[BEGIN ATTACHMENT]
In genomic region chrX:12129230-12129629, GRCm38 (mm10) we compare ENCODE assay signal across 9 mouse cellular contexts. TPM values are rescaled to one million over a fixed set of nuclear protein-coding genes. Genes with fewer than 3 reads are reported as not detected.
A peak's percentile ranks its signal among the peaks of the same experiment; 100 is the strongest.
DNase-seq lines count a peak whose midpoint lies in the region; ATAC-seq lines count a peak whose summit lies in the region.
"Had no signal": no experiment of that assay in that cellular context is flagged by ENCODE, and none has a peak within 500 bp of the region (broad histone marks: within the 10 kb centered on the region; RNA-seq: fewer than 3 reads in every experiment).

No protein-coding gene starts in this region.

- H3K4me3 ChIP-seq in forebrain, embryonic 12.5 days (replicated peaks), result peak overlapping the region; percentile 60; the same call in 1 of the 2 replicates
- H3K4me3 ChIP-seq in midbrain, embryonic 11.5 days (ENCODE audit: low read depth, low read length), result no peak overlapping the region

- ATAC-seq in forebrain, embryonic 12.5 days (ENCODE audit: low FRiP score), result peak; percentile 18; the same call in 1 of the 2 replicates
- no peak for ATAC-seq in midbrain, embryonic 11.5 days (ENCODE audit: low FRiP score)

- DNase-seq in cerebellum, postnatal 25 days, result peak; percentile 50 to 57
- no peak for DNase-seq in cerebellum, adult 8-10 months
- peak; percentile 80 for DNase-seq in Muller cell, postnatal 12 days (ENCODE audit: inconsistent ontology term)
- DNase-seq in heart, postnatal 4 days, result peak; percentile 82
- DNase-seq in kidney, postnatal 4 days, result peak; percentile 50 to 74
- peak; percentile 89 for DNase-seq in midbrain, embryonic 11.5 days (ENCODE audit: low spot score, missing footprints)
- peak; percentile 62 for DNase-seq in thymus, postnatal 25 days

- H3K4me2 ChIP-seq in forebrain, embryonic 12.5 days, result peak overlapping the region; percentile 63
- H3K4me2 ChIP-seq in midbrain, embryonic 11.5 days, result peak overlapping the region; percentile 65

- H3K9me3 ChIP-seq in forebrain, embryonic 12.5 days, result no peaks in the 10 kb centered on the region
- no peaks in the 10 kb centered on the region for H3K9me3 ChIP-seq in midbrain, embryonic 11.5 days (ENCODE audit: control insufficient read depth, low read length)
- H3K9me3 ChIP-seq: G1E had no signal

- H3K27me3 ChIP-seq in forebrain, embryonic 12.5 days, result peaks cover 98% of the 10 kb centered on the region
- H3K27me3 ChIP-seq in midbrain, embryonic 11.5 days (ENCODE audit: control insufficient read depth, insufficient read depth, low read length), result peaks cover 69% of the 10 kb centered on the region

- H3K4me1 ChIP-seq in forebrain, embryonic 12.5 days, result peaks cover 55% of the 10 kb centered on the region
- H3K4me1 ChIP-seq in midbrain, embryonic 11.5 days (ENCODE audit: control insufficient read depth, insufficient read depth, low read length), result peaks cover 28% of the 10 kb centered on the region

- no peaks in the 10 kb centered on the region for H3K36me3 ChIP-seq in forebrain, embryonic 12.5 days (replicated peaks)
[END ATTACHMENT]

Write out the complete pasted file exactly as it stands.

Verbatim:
In genomic region chrX:12129230-12129629, GRCm38 (mm10) we compare ENCODE assay signal across 9 mouse cellular contexts. TPM values are rescaled to one million over a fixed set of nuclear protein-coding genes. Genes with fewer than 3 reads are reported as not detected.
A peak's percentile ranks its signal among the peaks of the same experiment; 100 is the strongest.
DNase-seq lines count a peak whose midpoint lies in the region; ATAC-seq lines count a peak whose summit lies in the region.
"Had no signal": no experiment of that assay in that cellular context is flagged by ENCODE, and none has a peak within 500 bp of the region (broad histone marks: within the 10 kb centered on the region; RNA-seq: fewer than 3 reads in every experiment).

No protein-coding gene starts in this region.

- H3K4me3 ChIP-seq in forebrain, embryonic 12.5 days (replicated peaks), result peak overlapping the region; percentile 60; the same call in 1 of the 2 replicates
- H3K4me3 ChIP-seq in midbrain, embryonic 11.5 days (ENCODE audit: low read depth, low read length), result no peak overlapping the region

- ATAC-seq in forebrain, embryonic 12.5 days (ENCODE audit: low FRiP score), result peak; percentile 18; the same call in 1 of the 2 replicates
- no peak for ATAC-seq in midbrain, embryonic 11.5 days (ENCODE audit: low FRiP score)

- DNase-seq in cerebellum, postnatal 25 days, result peak; percentile 50 to 57
- no peak for DNase-seq in cerebellum, adult 8-10 months
- peak; percentile 80 for DNase-seq in Muller cell, postnatal 12 days (ENCODE audit: inconsistent ontology term)
- DNase-seq in heart, postnatal 4 days, result peak; percentile 82
- DNase-seq in kidney, postnatal 4 days, result peak; percentile 50 to 74
- peak; percentile 89 for DNase-seq in midbrain, embryonic 11.5 days (ENCODE audit: low spot score, missing footprints)
- peak; percentile 62 for DNase-seq in thymus, postnatal 25 days

- H3K4me2 ChIP-seq in forebrain, embryonic 12.5 days, result peak overlapping the region; percentile 63
- H3K4me2 ChIP-seq in midbrain, embryonic 11.5 days, result peak overlapping the region; percentile 65

- H3K9me3 ChIP-seq in forebrain, embryonic 12.5 days, result no peaks in the 10 kb centered on the region
- no peaks in the 10 kb centered on the region for H3K9me3 ChIP-seq in midbrain, embryonic 11.5 days (ENCODE audit: control insufficient read depth, low read length)
- H3K9me3 ChIP-seq: G1E had no signal

- H3K27me3 ChIP-seq in forebrain, embryonic 12.5 days, result peaks cover 98% of the 10 kb centered on the region
- H3K27me3 ChIP-seq in midbrain, embryonic 11.5 days (ENCODE audit: control insufficient read depth, insufficient read depth, low read length), result peaks cover 69% of the 10 kb centered on the region

- H3K4me1 ChIP-seq in forebrain, embryonic 12.5 days, result peaks cover 55% of the 10 kb centered on the region
- H3K4me1 ChIP-seq in midbrain, embryonic 11.5 days (ENCODE audit: control insufficient read depth, insufficient read depth, low read length), result peaks cover 28% of the 10 kb centered on the region

- no peaks in the 10 kb centered on the region for H3K36me3 ChIP-seq in forebrain, embryonic 12.5 days (replicated peaks)